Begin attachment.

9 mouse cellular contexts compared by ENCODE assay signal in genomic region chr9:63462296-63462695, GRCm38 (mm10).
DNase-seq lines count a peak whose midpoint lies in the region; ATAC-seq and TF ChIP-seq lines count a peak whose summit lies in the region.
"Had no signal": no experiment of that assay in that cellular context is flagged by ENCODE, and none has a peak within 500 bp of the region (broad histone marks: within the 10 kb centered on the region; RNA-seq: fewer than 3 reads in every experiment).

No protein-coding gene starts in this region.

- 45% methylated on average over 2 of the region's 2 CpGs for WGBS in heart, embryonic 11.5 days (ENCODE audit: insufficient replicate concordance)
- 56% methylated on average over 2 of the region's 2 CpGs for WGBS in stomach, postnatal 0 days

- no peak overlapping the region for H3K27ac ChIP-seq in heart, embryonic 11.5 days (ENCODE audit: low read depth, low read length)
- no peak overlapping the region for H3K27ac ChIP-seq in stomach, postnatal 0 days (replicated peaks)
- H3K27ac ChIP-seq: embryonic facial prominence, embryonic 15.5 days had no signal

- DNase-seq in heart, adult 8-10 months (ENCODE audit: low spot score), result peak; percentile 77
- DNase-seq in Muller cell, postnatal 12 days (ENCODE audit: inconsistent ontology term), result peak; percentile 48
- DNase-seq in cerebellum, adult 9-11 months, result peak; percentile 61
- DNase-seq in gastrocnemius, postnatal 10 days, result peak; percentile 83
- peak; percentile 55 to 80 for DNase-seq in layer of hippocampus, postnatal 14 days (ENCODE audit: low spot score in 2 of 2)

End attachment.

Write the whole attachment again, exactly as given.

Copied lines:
9 mouse cellular contexts compared by ENCODE assay signal in genomic region chr9:63462296-63462695, GRCm38 (mm10).
DNase-seq lines count a peak whose midpoint lies in the region; ATAC-seq and TF ChIP-seq lines count a peak whose summit lies in the region.
"Had no signal": no experiment of that assay in that cellular context is flagged by ENCODE, and none has a peak within 500 bp of the region (broad histone marks: within the 10 kb centered on the region; RNA-seq: fewer than 3 reads in every experiment).

No protein-coding gene starts in this region.

- 45% methylated on average over 2 of the region's 2 CpGs for WGBS in heart, embryonic 11.5 days (ENCODE audit: insufficient replicate concordance)
- 56% methylated on average over 2 of the region's 2 CpGs for WGBS in stomach, postnatal 0 days

- no peak overlapping the region for H3K27ac ChIP-seq in heart, embryonic 11.5 days (ENCODE audit: low read depth, low read length)
- no peak overlapping the region for H3K27ac ChIP-seq in stomach, postnatal 0 days (replicated peaks)
- H3K27ac ChIP-seq: embryonic facial prominence, embryonic 15.5 days had no signal

- DNase-seq in heart, adult 8-10 months (ENCODE audit: low spot score), result peak; percentile 77
- DNase-seq in Muller cell, postnatal 12 days (ENCODE audit: inconsistent ontology term), result peak; percentile 48
- DNase-seq in cerebellum, adult 9-11 months, result peak; percentile 61
- DNase-seq in gastrocnemius, postnatal 10 days, result peak; percentile 83
- peak; percentile 55 to 80 for DNase-seq in layer of hippocampus, postnatal 14 days (ENCODE audit: low spot score in 2 of 2)